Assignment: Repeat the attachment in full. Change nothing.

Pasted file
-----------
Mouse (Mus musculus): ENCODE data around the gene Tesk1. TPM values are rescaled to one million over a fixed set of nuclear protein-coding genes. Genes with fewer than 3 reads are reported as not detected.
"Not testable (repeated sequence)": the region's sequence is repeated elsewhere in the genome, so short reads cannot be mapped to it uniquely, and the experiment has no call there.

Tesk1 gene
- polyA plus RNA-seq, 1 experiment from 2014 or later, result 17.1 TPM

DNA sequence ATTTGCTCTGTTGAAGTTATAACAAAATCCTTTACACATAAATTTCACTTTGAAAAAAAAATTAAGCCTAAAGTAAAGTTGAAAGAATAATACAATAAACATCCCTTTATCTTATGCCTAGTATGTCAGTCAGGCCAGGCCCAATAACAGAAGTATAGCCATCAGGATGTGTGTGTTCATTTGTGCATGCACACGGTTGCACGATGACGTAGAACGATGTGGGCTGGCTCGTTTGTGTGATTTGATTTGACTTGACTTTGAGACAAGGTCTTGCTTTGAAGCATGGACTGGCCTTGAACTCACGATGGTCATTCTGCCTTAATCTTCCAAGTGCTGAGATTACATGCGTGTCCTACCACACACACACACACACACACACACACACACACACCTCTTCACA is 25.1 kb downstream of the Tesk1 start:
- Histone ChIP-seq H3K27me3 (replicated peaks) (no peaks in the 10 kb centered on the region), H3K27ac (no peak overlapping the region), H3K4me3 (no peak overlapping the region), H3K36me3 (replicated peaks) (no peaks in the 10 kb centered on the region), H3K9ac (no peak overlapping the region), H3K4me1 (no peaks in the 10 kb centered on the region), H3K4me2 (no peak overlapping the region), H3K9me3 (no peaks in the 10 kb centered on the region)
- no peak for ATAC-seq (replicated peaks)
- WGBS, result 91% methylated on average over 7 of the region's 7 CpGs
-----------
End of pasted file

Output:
Mouse (Mus musculus): ENCODE data around the gene Tesk1. TPM values are rescaled to one million over a fixed set of nuclear protein-coding genes. Genes with fewer than 3 reads are reported as not detected.
"Not testable (repeated sequence)": the region's sequence is repeated elsewhere in the genome, so short reads cannot be mapped to it uniquely, and the experiment has no call there.

Tesk1 gene
- polyA plus RNA-seq, 1 experiment from 2014 or later, result 17.1 TPM

DNA sequence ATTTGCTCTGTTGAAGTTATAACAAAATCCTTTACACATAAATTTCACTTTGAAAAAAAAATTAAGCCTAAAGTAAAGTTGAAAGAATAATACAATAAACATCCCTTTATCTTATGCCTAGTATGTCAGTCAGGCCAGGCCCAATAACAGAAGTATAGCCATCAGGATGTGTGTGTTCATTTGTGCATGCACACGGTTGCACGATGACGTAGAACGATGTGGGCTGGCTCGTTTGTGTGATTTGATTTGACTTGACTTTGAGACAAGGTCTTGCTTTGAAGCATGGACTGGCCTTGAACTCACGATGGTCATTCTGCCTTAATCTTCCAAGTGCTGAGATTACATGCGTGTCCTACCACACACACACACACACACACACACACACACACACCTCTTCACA is 25.1 kb downstream of the Tesk1 start:
- Histone ChIP-seq H3K27me3 (replicated peaks) (no peaks in the 10 kb centered on the region), H3K27ac (no peak overlapping the region), H3K4me3 (no peak overlapping the region), H3K36me3 (replicated peaks) (no peaks in the 10 kb centered on the region), H3K9ac (no peak overlapping the region), H3K4me1 (no peaks in the 10 kb centered on the region), H3K4me2 (no peak overlapping the region), H3K9me3 (no peaks in the 10 kb centered on the region)
- no peak for ATAC-seq (replicated peaks)
- WGBS, result 91% methylated on average over 7 of the region's 7 CpGs